The call to abolish the family and liberate its members has been one of the central pillars of the radical left historically. Yet today that venerable tradition is almost forgotten, abandoned with the ebbing of the Sixties. Sophie Lewis renews the argument for abolishing the family and replacing it with collective forms of care. (Encore … Continued

Much been said and written about the Sixties; what should we make of the ’70s? Revolutionary hopes were dampened and movements repressed, but did something constructive and instructive also take place? Michael Hardt considers radical struggles and conceptual developments that he finds provocative, inspiring, and relevant to our times. (Encore presentation.) Michael Hardt, The Subversive Seventies Oxford University … Continued

The modern nation-state has been premised on the violent creation of permanent minorities ruled over by ethnic or religious majorities, argues Mahmood Mamdani. The acclaimed scholar of colonialism and anti-colonialism reflects on the United States, Nazi Germany, South Africa, and Israel — settler-colonial societies built on internment and ethnic cleansing. He calls for a decolonialism … Continued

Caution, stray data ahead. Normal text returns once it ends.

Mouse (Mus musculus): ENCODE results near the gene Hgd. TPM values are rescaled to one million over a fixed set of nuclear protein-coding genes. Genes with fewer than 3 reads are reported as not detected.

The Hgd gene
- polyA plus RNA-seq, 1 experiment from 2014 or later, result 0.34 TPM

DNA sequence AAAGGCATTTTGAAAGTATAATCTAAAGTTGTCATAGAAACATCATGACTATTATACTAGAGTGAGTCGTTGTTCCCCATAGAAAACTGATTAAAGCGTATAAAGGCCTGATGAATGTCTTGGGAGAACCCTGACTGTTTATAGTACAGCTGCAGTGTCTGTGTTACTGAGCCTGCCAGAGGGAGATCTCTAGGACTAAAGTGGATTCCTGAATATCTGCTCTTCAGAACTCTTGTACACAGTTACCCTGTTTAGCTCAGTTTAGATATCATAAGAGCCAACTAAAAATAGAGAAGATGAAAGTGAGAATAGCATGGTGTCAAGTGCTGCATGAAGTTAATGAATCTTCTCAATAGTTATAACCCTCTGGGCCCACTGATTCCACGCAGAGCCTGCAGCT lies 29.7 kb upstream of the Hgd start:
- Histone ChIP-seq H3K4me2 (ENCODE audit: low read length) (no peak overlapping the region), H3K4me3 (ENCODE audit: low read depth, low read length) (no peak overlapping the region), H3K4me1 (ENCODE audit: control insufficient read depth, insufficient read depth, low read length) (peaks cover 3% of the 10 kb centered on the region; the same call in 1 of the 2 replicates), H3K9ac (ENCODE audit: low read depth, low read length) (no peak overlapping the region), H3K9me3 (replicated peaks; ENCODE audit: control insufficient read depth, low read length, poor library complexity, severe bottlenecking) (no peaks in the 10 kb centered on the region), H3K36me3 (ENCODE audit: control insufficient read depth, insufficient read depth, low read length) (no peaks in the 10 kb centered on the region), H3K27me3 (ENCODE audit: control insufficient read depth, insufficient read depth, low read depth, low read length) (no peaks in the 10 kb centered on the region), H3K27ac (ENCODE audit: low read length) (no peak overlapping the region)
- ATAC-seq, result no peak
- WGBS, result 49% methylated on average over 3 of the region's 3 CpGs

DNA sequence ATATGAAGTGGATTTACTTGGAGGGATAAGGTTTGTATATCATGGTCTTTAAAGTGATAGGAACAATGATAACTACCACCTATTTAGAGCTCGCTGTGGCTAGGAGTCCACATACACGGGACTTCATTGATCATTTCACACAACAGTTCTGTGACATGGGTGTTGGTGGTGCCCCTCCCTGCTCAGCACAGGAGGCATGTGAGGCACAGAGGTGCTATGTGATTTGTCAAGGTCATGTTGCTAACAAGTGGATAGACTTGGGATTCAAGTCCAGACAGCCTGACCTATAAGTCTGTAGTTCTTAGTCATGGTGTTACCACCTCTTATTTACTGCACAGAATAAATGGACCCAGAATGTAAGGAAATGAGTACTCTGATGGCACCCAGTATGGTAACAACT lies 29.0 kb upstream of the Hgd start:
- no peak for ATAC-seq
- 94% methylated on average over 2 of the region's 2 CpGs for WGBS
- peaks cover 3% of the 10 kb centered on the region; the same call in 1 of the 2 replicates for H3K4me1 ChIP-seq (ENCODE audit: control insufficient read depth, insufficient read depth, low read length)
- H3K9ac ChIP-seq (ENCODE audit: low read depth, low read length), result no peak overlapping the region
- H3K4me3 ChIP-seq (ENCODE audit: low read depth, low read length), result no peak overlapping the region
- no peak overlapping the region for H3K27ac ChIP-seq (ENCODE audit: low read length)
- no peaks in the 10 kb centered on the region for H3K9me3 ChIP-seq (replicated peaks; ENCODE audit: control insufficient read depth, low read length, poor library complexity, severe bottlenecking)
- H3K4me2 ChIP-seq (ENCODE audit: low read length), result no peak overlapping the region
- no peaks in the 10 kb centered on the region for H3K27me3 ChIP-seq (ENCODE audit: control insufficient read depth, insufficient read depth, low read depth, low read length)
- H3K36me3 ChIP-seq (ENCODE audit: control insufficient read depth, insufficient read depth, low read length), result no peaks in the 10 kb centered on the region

Modern art has always been a battleground — and the highly influential Museum of Modern Art has been partisan since its inception. Architectural historian Patricio Del Real discusses two differing political visions of modernism and modern architecture: one rooted in the left, and associated with figures such as Communist muralist Diego Rivera, and the other … Continued

Is a world of nation-states desirable? If ultranationalism is pernicious, are some forms of nationalism beneficial? Should struggles framed in terms of national liberation be lauded and supported? Nandita Sharma emphasizes the exclusions inherent in all nationalist politics, exclusions dictated by considerations of who does and does not belong to the nation. (Encore presentation.) Nandita Sharma, Home Rule: … Continued

Island nations have produced the least carbon dioxide emissions, but are paying the greatest price for global warming as they face inundation and obliteration. Yet many in wealthy continental countries know little about them or their plight. Scholar and environmental journalist Christina Gerhardt discusses the circumstances of islands surrounded by a rising sea, many made … Continued

What do neoliberal policies and institutions do to people’s ability to care well for others? According to Sarah Clark Miller, caregivers experience moral precarity and moral injury, brought on by the fact that they can’t care for loved ones in ways that are consistent with their ethical principles. (Encore presentation.) Maurice Hamington and Michael Flower, eds., Care … Continued